I didn't hear about last night's tragedy outside the Mohawk until after I was home and ready for bed. For as grand a celebration as the Buffalo Lounge was yesterday, the news put a serious damper on the day's events — and it will surely do the same for every day after.
This is my first South by Southwest, so some rookie mistakes are to be expected on Day 1. There were a few instances, however, in which I definitely should have known better. Like, you know, sunscreen.
It’s been a long while since I’ve heard a work of Americana as sprawling and ambitious as Independence 76’s debut album, Magpie Parables.
Its imaginative storytelling qualities are effective at times and overwrought at others, as narrator g. Eddison — it’s unclear whether Mr. Eddison is an actual person or just a fictional device — cries woe over the generation his junior.
Woody Guthrie’s an obvious influence, as the bluegrass band tackles the taboo with obvious language and remarkably straightforward accusations against a Big Brother government: “And they tried to use Pat Tillman as his GI poster boy / 9/11 was a neo-convict ploy.”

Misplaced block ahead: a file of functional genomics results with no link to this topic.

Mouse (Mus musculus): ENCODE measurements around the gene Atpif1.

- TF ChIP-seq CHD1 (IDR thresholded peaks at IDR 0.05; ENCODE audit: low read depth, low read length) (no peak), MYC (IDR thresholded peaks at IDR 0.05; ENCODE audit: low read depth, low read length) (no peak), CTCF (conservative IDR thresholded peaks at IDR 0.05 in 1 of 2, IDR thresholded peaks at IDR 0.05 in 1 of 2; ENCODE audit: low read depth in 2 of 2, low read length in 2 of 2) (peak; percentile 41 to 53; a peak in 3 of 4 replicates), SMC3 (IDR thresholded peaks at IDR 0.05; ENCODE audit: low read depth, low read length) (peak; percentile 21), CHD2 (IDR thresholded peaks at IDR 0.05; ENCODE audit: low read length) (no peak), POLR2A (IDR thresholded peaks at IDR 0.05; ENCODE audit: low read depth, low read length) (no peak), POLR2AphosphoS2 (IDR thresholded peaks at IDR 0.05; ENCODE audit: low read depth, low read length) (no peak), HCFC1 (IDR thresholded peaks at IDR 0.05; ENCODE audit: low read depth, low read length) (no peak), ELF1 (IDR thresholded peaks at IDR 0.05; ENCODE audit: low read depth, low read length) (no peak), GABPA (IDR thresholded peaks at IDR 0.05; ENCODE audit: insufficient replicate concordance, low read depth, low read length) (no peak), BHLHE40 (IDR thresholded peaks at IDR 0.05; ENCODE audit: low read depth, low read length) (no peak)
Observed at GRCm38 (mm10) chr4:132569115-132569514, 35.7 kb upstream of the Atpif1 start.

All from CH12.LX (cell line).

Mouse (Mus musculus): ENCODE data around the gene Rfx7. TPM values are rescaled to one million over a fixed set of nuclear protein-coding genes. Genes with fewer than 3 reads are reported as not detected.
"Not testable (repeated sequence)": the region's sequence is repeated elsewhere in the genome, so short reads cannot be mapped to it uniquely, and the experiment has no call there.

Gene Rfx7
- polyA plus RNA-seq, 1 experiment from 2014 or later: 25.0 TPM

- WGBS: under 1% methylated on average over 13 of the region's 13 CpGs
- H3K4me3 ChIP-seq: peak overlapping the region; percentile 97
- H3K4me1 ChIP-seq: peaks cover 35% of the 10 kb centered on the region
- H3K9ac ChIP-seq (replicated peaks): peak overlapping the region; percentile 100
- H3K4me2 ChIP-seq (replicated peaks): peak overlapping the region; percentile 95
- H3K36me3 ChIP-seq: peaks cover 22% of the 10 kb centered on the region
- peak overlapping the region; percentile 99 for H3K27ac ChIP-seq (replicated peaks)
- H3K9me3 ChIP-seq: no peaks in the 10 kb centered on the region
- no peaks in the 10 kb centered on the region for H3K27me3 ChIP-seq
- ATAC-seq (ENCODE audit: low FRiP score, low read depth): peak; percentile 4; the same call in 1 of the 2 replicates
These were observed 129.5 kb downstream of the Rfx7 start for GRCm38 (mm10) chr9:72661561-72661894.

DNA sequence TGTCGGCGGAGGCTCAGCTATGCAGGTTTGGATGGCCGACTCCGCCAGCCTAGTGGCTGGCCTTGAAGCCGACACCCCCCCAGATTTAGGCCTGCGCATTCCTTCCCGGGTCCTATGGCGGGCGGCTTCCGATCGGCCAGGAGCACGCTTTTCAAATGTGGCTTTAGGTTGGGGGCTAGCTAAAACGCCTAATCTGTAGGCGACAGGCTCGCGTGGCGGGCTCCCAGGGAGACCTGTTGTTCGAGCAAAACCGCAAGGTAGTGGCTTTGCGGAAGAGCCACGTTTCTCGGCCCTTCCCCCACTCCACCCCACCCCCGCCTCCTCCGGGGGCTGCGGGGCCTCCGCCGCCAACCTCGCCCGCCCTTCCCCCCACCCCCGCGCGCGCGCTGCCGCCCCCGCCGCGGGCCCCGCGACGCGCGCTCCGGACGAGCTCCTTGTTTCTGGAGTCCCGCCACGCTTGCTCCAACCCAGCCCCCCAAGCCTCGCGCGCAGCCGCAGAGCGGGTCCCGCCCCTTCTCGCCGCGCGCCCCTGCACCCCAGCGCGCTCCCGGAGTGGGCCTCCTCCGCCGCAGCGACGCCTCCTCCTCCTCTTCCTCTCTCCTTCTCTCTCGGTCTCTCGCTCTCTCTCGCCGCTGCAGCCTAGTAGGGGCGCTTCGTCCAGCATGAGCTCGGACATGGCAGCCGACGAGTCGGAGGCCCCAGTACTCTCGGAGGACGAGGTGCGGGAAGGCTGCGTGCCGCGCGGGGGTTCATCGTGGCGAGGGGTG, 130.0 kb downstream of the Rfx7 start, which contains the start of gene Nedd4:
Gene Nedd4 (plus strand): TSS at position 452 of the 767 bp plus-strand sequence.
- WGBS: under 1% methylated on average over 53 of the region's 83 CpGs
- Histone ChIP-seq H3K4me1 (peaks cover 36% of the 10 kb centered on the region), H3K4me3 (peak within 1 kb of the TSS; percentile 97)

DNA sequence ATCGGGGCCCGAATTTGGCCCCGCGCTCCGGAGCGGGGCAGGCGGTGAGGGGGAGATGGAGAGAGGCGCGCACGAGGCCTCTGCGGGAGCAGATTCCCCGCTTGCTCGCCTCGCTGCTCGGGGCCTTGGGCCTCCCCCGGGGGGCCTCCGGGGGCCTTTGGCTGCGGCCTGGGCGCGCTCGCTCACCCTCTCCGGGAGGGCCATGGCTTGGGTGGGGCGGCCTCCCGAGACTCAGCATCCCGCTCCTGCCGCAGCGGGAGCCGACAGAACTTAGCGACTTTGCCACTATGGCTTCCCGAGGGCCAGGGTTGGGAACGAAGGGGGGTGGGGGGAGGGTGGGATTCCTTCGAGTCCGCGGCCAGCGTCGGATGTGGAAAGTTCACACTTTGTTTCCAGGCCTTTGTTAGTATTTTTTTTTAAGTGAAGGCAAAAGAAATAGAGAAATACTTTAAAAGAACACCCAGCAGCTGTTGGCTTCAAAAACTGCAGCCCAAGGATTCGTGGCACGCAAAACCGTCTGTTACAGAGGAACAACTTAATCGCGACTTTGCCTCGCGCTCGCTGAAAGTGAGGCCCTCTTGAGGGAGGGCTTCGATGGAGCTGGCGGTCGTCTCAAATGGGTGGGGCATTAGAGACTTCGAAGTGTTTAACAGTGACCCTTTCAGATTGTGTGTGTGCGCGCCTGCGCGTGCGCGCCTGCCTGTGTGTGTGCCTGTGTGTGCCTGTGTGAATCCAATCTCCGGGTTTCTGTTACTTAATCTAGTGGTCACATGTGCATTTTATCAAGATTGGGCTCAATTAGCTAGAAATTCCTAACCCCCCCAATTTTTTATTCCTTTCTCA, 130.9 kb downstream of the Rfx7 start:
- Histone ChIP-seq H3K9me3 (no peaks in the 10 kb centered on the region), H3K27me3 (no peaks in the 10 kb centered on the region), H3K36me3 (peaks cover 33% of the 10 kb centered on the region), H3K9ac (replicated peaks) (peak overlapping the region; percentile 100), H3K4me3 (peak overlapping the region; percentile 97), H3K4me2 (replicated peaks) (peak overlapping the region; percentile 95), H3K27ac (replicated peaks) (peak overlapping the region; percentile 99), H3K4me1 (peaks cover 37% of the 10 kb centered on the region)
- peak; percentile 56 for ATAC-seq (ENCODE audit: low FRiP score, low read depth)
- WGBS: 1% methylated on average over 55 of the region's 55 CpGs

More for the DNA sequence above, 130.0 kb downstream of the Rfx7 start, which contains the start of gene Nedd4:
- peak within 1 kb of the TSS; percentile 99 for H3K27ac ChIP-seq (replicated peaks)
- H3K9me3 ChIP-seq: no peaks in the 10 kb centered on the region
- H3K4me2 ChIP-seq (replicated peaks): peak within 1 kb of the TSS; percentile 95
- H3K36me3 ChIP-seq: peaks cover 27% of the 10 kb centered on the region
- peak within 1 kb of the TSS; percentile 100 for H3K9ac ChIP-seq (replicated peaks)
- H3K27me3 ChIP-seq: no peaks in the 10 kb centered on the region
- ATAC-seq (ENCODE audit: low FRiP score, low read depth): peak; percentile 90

Parables isn’t all eulogizing and complaining, however. A couple of catchier numbers are mixed in, most notably “Kickapoo Riffraff,” which is a ton of fun just to say, let alone sing. The songs that stick with storytelling are fun in their vivid descriptions; “For Worse” follows a “California cocaine queen” who’s “a 90-pound whore,” and an “overcaffeinated, undereducated generation.”
It’s not the most elegantly recorded album, however. No singer is credited, but if it’s Eddison, as we’re led to believe, his voice gets muddled a bit low in the mix, occasionally obscuring lyrical meaning.
Still, Magpie Parables is a worthwhile sociocultural study in song, available for purchase at independence76.com.